Figure 4: Reversed-phase LC–UV–MS analysis of IdeZ-cleaved and TCEP-reduced Herceptin originator and biosimilar and deconvoluted MS spectra associated with the annotated peaks.

 

Reversed-Phase LC–MS Analysis for Peptide Mapping

As previously demonstrated, protein measurement is extremely powerful but does not provide the complete picture. While it is indicative for identity and highlights dominant modifications, it does not provide the actual amino acid sequence nor does it localize the modifications. For example, the measurement presented in Figure 4 reveals a deamidation on the Lc (peak e) but it cannot be traced back to a specific asparagine or glutamine residue. The Lc of the measured mAb contains six asparagine and 15 glutamine residues, which are all prone to this chemical modification. These characteristics can further be assessed at the peptide level following proteolytic digestion. When digesting Herceptin with the enzyme trypsin, which cleaves the protein next to arginine and lysine residues, 62 identity peptides are formed. Taking into account post-translational modifications and incomplete and aspecific cleavages taking place, more than 100 peptides with varying physicochemical properties in a wide dynamic concentration can be expected. This is a particularly complex sample and demands the best in terms of separation technique. Again, reversed-phase LC is the method of choice to resolve these complex mixtures. Figure 5 shows the UV peptide maps of both the originator and biosimilar. By taking advantage of the simultaneously acquired MS data, more than 99% of the peptide sequence can be covered in both the originator and biosimilar thereby confirming identity. While peptide maps are highly comparable, differences in post-translational modifications can be detected (Figure 5). Obtaining a good knowledge of all of these modifications is important since they could be critical to the potency and safety of a mAb. A deviating glycosylation profile between originator and biosimilar is already revealed at the protein level (Figure 4). At the peptide level, the different N-glycosylated variants are nicely resolved chromatographically and are shown to be located on peptide EEQYNSTYR. Again, the undergalactosylation of the biosimilar is apparent. The peptide map also reveals the presence of a lysine at the C-terminal peptide of the heavy chain (SLSLSPGK) and slightly increased deamidation in a light chain peptide (ASQDVNTAVAWYQQK). This particular peptide contains four potential deamidation sites (3 Gln and 1 Asn). Based on MS measurement one cannot discriminate between the four sites. Upon performing MS/MS and carefully interpreting the fragment ions observed, the deamidation can be traced back to the N (11). This deamidation in fact corresponds to the deamidation event observed in the reduced IdeS digest (Figure 4). At that time this event could be linked to the Lc but could not be traced back to a specific residue.  

Figure 5: Reversed-phase LC–UV peptide map of Herceptin originator and biosimilar with detail in some specific regions showing post-translational modifications. T45: EEQYNSTYR, T62: SLSLSPG, T3: ASQDVNTAVAWYQQK. Peak identities were assigned by the simultaneously acquired MS and MS/MS data.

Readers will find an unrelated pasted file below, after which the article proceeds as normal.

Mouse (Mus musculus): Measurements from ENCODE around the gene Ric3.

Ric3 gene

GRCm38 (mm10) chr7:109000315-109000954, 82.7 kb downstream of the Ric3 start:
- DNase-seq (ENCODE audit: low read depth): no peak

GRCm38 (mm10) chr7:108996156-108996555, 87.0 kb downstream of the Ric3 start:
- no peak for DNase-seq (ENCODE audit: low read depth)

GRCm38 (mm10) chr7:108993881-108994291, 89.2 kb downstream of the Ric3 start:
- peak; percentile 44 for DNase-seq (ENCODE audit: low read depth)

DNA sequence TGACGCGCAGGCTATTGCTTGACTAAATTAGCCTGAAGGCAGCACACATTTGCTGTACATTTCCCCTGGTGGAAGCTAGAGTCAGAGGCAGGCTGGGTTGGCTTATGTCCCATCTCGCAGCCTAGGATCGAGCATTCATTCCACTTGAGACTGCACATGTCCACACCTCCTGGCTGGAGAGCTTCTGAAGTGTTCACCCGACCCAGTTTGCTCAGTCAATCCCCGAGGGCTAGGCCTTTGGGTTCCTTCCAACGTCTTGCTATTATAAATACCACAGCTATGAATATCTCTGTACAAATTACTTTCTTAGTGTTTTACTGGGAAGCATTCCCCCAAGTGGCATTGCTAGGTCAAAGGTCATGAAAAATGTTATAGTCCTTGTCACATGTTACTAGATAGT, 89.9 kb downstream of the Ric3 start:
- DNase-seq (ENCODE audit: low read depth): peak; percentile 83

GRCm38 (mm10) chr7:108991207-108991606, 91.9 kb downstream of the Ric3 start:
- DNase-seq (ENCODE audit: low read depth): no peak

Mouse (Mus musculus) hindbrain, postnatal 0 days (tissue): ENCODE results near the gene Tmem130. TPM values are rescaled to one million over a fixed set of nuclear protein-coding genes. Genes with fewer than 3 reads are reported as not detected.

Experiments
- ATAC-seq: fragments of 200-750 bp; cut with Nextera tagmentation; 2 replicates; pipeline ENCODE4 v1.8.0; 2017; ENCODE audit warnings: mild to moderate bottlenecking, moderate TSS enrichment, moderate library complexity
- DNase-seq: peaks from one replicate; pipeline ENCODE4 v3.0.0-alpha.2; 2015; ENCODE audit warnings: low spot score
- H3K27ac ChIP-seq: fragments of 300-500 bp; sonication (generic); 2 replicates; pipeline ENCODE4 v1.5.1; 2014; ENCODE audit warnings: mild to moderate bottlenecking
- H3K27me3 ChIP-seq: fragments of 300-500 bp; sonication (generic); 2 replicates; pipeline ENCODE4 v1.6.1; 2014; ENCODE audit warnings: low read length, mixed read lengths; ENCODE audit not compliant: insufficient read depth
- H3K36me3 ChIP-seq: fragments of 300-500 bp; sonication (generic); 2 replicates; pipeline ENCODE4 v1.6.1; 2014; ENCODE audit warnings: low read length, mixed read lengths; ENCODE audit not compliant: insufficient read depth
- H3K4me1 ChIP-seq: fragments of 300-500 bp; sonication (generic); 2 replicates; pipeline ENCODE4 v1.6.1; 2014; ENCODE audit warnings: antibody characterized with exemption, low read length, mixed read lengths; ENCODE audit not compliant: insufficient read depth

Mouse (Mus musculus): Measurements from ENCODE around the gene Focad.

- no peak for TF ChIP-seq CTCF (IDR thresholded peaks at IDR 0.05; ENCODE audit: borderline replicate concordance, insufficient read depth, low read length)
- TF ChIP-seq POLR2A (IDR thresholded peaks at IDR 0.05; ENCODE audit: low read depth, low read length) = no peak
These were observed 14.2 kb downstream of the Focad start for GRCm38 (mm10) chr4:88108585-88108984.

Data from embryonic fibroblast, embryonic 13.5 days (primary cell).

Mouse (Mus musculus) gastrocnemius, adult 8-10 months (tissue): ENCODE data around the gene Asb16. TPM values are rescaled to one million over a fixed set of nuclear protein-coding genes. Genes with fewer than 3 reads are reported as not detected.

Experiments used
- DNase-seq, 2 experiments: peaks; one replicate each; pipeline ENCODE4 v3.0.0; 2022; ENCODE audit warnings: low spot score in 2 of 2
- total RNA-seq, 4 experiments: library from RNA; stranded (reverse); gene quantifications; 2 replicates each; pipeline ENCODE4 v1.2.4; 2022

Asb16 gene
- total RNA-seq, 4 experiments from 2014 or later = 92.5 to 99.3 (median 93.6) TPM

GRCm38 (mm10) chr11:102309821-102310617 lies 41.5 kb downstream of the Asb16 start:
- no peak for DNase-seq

As discussed, mAb digests can be quite complex and their analysis demands the best in terms of separating power. If one-dimensional (1D) separations are not able to provide the separation power needed, one can opt for two-dimensional (2D) LC. Compared to 1D-LC, 2D-LC and especially comprehensive LC (LC×LC) will drastically increase resolution. We have recently described the analysis of Herceptin originator and biosimilar digests on the combination reversed-phase LC×reversed-phase LC (22). It is important to point out that orthogonality in reversed-phase LC×reversed-phase LC peptide mapping is only obtained when operating the two reversed-phase LC columns at different pH values. This is a direct result of the zwitterionic nature of peptides, which gives rise to major selectivity differences at pH extremes. These reversed-phase LC×reversed-phase LC peptide maps provide a wealth of information and allow both identity and purity to be assessed. This makes it an attractive technology for the comparison of different production batches and to compare innovator biopharmaceuticals with biosimilars.

 

 

Native Chromatographic Tools: Size-Exclusion Chromatography, Cation-Exchange Chromatography, and Hydrophobic Interaction Chromatography

In contrast to reversed-phase LC, size-exclusion chromatography (SEC), ion-exchange chromatography, and hydrophobic interaction chromatography (HIC) are nondenaturing techniques that provide complementary information to the afore-mentioned chromatographic mode (Figure 6). These techniques are used early on in mAb characterization and comparability assessment and are subsequently applied in routine testing. A major advantage of these chromatographic modes compared to reversed-phase LC is that they preserve the structure, and so minor variants can be collected and subjected to complementary techniques such as potency determination. SEC, ion-exchange chromatography, and HIC are not directly compatible with MS because of the presence of nonvolatile salts in the mobile phases. The identification of peaks requires their collection and subsequent desalting or dilution before MS measurement. Desalting of the collected fractions can be performed in an automated manner using a setup such as a small reversed-phase cartridge hyphenated to an MS system.

Figure 6: CEX, SEC, and HIC separations of Herceptin. These techniques are used in characterization and release testing.